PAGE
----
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What does St. Teresa Mean by “Pesky Reptiles”?

Dear Carmelite Sisters, In the Interior Castle St. Teresa talks about “pesky reptiles” and other creatures. What exactly does she mean when she is saying these things?”

Those “pesky reptiles!” When you come across a snake unexpectedly, what is your immediate reaction? Well, unless you are a herpetologist it is probably fear, dread or surprise. Let me share with you the reaction of a group of Sisters with one such encounter several years ago.

pesky reptilesWe had attended Mass at an abbey and were looking for a place to have our lunch on the grounds. We began walking down the path of the Stations of the Cross looking for some benches. At that particular time of the year the grasses and wild flowers had grown to waist level on both sides of the path. Thus, the path had become very narrow, so much so that we had to walk single file. I was in the lead and looking up at some birds flying overhead and not paying attention to the path I was on. The Sister behind me in a sweet gentle voice said, “Oh, look at that snake.” Thinking it was well ahead on the path, I replied, “Where?” She answered, “Right there.” I looked down and about a foot in front of me was the largest diamondback rattler I had ever seen. Its head was well out on the path but most of its body was concealed in the grasses. I froze! Everyone stopped and I said, “That's a rattlesnake; back up slowly!” Everyone began taking steps backwards.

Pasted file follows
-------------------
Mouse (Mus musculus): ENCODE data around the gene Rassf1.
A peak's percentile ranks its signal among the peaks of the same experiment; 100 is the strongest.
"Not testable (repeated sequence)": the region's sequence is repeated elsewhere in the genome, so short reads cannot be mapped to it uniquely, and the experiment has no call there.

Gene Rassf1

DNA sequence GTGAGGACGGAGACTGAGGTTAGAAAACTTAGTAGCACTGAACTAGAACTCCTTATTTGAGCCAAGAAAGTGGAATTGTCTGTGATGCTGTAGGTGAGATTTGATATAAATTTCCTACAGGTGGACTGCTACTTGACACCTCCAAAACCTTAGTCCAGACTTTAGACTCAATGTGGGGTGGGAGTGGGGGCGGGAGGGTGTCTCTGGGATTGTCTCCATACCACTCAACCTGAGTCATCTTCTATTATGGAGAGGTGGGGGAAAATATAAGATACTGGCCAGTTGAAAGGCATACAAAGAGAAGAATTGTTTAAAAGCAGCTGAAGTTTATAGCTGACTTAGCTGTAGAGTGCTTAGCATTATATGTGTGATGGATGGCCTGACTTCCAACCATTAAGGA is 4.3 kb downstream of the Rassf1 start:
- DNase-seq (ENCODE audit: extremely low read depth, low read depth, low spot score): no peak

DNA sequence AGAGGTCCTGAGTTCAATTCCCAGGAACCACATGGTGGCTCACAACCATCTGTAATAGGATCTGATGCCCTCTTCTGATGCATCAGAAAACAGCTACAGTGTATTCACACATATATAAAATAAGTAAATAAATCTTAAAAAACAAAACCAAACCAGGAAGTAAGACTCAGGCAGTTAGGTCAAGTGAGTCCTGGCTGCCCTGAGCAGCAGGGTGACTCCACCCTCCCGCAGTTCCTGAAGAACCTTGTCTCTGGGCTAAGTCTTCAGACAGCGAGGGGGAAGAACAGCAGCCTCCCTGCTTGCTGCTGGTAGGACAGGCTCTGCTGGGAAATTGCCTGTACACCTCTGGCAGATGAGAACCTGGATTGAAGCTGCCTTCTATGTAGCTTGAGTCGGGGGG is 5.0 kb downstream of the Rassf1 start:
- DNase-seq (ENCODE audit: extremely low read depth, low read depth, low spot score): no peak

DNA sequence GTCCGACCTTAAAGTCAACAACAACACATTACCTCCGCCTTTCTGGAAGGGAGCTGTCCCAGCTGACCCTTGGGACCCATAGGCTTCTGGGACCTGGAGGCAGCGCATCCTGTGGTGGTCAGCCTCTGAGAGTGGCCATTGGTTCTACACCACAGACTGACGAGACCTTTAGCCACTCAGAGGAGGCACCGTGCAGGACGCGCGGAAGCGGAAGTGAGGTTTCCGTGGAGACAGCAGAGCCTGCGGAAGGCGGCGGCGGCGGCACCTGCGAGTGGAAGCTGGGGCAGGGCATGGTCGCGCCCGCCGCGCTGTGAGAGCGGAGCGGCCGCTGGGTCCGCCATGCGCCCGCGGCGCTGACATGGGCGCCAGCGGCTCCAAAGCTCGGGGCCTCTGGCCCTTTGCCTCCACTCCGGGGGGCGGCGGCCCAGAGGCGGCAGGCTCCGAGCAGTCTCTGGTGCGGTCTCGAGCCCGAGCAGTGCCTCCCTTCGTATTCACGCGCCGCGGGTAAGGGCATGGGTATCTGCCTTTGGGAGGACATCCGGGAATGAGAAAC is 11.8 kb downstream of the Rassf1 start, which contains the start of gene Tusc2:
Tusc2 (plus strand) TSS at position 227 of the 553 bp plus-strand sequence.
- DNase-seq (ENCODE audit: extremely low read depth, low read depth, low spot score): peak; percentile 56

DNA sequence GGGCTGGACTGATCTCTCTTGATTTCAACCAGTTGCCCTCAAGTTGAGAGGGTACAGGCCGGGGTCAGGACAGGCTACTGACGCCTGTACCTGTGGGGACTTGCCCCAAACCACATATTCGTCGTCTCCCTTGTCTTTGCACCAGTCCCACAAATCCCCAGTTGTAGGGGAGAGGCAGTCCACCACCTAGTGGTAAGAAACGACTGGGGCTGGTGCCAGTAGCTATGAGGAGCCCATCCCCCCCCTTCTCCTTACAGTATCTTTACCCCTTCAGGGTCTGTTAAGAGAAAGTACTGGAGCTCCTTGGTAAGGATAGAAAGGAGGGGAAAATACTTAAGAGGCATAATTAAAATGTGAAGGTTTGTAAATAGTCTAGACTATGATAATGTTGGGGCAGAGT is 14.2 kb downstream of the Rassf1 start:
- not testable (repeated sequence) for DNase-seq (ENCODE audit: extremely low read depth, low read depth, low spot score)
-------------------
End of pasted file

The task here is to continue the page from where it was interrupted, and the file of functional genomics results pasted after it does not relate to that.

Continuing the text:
When we were out of danger, I turned and the Sister who was last in line was nowhere to be seen. She is normally a very slow mover but we found her later by the van, a good distance away. We were very happy that she did not have the van keys or she might have left us behind. We doubled over laughing not only because of her but because of the gentle sweet message we had received about the danger in our path.